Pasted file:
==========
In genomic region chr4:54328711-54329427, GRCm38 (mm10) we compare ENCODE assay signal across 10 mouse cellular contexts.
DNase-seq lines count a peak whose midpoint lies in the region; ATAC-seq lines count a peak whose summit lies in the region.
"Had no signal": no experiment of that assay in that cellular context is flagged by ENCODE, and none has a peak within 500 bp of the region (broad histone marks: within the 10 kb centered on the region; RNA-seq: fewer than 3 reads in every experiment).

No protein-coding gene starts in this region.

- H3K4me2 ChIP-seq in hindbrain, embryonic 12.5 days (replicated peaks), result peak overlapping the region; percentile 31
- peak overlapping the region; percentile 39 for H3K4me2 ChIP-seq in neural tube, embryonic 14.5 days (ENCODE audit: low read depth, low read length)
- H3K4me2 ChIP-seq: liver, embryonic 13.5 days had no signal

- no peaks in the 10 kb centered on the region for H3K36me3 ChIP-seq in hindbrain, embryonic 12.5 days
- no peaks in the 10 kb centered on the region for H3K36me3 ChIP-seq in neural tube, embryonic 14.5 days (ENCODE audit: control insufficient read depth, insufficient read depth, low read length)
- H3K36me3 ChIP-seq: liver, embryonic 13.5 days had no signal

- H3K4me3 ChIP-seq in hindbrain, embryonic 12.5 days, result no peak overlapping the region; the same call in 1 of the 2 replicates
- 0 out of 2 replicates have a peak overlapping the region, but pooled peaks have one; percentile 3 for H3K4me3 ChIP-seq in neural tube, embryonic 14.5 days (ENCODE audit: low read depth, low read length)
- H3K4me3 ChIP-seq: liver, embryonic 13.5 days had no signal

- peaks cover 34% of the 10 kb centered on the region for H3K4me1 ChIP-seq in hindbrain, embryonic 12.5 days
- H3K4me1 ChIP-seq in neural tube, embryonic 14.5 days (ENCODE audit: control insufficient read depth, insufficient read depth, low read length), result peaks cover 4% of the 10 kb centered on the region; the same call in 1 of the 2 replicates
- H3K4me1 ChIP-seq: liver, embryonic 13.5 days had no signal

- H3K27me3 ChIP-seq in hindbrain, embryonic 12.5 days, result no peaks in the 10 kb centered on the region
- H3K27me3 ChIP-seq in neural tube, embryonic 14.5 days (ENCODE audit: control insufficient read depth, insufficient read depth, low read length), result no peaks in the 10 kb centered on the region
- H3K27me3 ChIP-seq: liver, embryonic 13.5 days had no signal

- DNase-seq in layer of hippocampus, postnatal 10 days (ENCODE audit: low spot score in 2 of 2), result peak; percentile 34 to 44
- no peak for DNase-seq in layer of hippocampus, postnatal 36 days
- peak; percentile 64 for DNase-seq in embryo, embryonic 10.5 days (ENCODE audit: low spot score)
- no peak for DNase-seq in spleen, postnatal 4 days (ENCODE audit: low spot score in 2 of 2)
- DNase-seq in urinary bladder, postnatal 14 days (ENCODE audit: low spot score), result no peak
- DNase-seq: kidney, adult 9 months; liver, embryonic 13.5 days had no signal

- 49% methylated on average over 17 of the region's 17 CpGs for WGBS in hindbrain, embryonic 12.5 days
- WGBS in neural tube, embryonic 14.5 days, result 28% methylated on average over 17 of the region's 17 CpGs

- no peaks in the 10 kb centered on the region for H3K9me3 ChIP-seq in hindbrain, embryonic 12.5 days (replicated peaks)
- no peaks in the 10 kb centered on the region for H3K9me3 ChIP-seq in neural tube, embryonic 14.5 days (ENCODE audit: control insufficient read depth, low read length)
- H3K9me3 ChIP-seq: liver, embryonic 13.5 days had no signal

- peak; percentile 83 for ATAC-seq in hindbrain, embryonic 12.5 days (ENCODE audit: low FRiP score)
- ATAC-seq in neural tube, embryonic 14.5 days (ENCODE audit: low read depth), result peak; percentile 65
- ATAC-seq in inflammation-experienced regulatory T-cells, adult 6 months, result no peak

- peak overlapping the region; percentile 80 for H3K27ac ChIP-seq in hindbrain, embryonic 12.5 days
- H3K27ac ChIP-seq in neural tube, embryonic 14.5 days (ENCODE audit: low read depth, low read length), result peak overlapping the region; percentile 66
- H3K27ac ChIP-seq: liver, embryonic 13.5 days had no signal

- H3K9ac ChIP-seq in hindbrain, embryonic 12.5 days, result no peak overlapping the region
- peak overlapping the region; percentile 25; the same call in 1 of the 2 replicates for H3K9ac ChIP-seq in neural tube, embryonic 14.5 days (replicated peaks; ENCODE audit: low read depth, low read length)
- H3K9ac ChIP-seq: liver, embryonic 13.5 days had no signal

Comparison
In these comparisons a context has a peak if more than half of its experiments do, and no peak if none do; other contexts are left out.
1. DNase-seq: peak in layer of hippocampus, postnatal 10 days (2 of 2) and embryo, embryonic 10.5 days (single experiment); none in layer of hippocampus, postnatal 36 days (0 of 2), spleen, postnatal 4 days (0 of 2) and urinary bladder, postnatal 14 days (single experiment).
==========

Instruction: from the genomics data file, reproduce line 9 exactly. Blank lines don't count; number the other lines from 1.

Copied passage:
- no peaks in the 10 kb centered on the region for H3K36me3 ChIP-seq in neural tube, embryonic 14.5 days (ENCODE audit: control insufficient read depth, insufficient read depth, low read length)